By Stephanie Younger •
Edited and re-published on Reforming America on April 2, 2019 •
March 24th marks the first anniversary of the March For Our Lives movement, whose mission is to “end gun violence, elect morally just leaders into office and remind the world that young people have the power to drive real change.” I’d like to share my story of being on the organizing committee of Richmond’s National School Walkout and to convey why it’s important to listen to Black youth in this fight for gun violence prevention.
Nearly a year ago, I was given the opportunity to deliver a speech at the March For Our Lives in Richmond, Virginia, which led to being quoted in multiple local news outlets, being invited to contribute articles to other publications, and to organize with a group of student activists. In the midst of these opportunities, I faced racism and online harassment.
It started when I called out two white students for their insensitive comments regarding racism in schools, police brutality and school shootings being intersecting issues. When they suggested the murder of Stephon Clark is a separate issue from the Columbine and Parkland massacres, I asked them if they genuinely believe in Black voices. I was accused of “antagonizing” them, being “rude,” “disrespectful,” “inconsiderate,” “throwing shade,” “clashing,” “fighting,” “attacking” other people, “not exchanging my opinions peacefully” and “changing the subject of who [they] are trying to help.” I was told that I shouldn’t be working with them if I was going to acknowledge the impact gun violence has on Black youth, especially Black girls, instead of “all lives, American lives and not Black lives.” Just to name a few, messages in the group chat read:
“Can we please not make this about race? This is meant to be about the condition of our communities and the character of our country.
“… If you don’t like it here, maybe you shouldn’t be working with us if you’re going to be fighting with other people and attacking us online.”
“I worked over 477 hours for Governor Northam’s campaign and I led some rude, disrespectful and inconsiderate people, but I have never encountered…”
“While she’s being close-minded, selfish, and inconsiderate by changing the subject of who we’re trying to help here, we’ll be busy doing things that actually accomplish something.”
“Stephanie, we 100% respect all of your opinions, but we also believe that the main point of this chat is to talking about how gun violence and how it affects us, as well as what we can do to stop it. How we go about it, whether it [would] be an emphasis on black females or whatever you want is completely your choice…We love the power of Black female voices.”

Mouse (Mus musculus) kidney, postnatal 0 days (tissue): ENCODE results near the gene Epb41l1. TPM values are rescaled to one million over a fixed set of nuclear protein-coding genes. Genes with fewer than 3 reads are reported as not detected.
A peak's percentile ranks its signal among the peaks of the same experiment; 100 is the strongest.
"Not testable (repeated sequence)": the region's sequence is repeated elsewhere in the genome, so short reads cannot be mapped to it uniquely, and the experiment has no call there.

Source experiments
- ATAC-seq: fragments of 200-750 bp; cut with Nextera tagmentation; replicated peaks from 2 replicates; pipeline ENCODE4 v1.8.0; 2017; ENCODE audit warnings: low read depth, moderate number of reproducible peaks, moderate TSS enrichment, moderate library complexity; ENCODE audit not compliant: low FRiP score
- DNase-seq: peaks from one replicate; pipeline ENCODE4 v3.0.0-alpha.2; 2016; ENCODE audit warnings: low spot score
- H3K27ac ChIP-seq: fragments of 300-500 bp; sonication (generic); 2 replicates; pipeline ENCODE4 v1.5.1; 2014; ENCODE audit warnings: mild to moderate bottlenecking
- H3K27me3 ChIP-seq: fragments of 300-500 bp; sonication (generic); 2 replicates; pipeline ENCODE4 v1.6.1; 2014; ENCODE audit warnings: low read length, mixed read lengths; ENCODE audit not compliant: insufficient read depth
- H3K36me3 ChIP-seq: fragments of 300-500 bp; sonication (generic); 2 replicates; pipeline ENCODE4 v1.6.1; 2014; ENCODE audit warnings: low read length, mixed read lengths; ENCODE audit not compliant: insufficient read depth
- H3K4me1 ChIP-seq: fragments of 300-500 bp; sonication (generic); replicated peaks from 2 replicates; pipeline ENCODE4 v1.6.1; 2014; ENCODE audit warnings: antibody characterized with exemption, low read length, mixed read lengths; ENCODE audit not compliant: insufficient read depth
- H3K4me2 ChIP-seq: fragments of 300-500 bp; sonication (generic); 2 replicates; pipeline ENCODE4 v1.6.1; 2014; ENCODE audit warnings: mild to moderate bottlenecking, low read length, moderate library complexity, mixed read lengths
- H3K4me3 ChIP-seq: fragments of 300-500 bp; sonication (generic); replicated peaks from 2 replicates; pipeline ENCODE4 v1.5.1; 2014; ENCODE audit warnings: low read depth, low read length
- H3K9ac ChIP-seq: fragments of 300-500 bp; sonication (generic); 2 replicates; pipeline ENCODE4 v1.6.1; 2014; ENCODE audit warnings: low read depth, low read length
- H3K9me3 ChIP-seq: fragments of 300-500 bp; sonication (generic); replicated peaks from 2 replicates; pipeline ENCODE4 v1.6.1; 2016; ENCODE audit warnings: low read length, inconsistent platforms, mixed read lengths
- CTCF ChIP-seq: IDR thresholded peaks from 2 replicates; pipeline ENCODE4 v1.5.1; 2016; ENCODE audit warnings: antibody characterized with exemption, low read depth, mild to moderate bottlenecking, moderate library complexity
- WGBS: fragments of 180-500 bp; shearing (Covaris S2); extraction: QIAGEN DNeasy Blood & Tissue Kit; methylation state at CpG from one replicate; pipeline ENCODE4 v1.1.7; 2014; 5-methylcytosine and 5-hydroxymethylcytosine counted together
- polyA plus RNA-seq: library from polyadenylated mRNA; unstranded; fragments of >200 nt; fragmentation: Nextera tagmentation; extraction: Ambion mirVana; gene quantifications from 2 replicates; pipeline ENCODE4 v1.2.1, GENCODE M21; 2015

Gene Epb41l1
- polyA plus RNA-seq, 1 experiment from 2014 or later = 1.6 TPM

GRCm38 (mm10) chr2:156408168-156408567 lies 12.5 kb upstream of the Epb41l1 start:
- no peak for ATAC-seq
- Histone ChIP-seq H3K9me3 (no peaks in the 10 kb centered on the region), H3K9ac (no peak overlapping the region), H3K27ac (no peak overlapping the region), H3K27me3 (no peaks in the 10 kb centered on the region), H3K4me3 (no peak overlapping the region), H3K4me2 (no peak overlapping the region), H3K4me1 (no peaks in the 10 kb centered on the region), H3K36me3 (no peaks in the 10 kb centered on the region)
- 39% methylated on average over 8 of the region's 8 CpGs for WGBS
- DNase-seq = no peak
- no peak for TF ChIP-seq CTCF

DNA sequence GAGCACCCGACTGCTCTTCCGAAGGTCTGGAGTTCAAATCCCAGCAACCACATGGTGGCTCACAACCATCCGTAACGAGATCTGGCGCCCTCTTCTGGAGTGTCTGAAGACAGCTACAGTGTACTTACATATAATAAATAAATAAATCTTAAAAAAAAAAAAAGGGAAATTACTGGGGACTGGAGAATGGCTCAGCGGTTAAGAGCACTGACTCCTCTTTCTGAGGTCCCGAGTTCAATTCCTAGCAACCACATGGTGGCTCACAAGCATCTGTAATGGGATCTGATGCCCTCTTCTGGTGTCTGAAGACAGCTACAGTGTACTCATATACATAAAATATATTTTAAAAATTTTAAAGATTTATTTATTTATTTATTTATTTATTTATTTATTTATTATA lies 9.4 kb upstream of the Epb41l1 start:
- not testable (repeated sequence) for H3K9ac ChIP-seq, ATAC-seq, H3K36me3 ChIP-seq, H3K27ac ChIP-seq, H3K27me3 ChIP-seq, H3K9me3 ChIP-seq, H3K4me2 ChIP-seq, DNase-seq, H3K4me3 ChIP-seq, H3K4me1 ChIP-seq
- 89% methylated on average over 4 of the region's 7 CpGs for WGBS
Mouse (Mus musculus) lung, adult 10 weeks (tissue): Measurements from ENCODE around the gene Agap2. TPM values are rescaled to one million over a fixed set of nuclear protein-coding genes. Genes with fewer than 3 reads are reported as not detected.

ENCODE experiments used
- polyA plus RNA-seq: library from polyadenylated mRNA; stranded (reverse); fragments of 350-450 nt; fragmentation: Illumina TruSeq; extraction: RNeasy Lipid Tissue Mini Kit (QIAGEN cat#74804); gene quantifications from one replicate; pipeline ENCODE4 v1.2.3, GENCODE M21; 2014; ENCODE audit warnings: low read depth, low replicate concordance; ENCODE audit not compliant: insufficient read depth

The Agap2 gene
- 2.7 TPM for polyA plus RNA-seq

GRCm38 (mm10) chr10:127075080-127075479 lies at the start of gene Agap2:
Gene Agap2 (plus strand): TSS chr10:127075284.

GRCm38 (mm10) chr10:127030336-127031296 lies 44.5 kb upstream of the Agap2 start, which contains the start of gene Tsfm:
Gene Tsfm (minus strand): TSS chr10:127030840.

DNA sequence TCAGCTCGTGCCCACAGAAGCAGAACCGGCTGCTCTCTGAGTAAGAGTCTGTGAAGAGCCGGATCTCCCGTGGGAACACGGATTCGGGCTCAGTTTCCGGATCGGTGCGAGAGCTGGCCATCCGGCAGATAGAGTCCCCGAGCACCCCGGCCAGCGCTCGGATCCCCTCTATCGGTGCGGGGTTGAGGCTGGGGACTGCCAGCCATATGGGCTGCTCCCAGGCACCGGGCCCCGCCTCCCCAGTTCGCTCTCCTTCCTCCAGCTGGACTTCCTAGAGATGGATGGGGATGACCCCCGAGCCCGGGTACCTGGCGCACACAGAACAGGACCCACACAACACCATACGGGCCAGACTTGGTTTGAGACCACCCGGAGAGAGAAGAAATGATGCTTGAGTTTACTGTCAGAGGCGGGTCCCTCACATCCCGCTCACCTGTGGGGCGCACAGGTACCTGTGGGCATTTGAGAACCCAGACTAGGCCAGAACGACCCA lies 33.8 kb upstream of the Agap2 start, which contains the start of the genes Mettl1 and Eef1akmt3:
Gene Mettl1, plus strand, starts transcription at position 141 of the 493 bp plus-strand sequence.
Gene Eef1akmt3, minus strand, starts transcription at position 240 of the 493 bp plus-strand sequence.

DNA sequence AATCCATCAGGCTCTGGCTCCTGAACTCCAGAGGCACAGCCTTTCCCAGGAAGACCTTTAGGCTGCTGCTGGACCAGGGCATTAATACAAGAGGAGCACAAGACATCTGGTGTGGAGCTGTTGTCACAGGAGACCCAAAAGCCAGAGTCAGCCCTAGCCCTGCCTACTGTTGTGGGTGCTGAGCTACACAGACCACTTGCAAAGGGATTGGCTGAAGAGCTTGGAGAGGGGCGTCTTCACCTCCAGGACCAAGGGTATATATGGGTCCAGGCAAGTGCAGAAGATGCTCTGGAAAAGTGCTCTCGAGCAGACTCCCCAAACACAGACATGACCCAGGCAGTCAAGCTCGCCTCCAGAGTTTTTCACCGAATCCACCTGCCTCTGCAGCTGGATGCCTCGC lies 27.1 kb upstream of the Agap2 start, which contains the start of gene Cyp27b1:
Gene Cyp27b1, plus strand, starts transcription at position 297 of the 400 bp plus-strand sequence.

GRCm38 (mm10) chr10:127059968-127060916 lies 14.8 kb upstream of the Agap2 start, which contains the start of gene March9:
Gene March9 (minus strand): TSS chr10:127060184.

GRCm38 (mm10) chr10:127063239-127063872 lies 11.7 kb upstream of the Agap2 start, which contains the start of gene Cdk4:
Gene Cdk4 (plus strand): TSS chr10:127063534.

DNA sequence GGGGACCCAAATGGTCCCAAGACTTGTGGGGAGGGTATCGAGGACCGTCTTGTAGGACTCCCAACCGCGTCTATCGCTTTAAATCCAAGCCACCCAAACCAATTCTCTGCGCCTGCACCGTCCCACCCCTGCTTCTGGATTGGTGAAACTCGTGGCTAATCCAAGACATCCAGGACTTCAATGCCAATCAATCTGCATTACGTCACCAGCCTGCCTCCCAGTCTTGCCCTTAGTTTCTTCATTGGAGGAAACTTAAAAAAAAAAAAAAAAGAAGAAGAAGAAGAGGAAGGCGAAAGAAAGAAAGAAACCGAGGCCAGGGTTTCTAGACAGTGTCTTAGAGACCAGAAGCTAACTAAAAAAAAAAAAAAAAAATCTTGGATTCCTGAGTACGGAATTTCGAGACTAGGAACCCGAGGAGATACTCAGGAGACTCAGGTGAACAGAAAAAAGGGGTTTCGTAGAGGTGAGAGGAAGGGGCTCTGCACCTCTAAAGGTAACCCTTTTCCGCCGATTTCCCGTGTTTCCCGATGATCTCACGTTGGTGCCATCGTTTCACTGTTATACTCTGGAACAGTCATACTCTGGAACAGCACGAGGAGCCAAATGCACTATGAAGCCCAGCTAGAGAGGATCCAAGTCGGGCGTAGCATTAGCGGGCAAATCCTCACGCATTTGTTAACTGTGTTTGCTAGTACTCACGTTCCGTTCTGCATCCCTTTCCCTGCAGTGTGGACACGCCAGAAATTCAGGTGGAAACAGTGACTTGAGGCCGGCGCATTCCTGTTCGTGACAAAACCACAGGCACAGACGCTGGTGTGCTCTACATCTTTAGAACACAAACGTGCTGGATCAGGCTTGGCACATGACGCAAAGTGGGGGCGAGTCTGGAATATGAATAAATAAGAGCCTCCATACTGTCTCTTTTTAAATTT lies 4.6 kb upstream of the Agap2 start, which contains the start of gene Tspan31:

“The Instagram stories and group chat arguments offended everyone and it has nothing to do with your race or your gender.”
“The point of this is to come together for a common cause regardless of race, sexual orientation or political opinions.”
I was turned away and excluded by the organizers from participating in the Virginia National School Walkout Protest. They waited until the day of the walkout, and when I had arrived to deliver my speech to tell me I was no longer wanted. After sharing my story on social media, at two town halls, one youth summit and one speak-out, that organizing group in Richmond, Virginia became nonexistent.
As a Black girl, I was heavily stereotyped advocating for gun violence prevention, while white youth were showered with praise for it. Black youth have been combating gun violence for generations. It’s infuriating that Black youth are erased from the work we’ve been doing. According to Everytown for Gun Safety, gun violence is the leading cause of death for Black youth. Black youth are also 14 times more likely than white children to lose their lives to gun violence. Despite this statistic and many more, Black youth don’t usually have school walkouts across the country and thousands of people showing up to our marches in our support. The March For Our Lives in Richmond drew over 5000 people, while demonstrations organized by Black youth drew much fewer.
Amplifying Black voices also means speaking with Black youth rather than speaking for Black youth. From many experiences, I’ve learned to speak for myself as a light-skinned cis, middle class Black girl. Amplifying Black voices means challenging issues, like anti-Black racism and the school-to-prison pipeline, mass incarceration, and police brutality, instead of ignoring the systems that allow Black youth to experience gun violence.
Stephanie Younger is a 16-year-old who advocates for womanism and the abolition of youth prisons.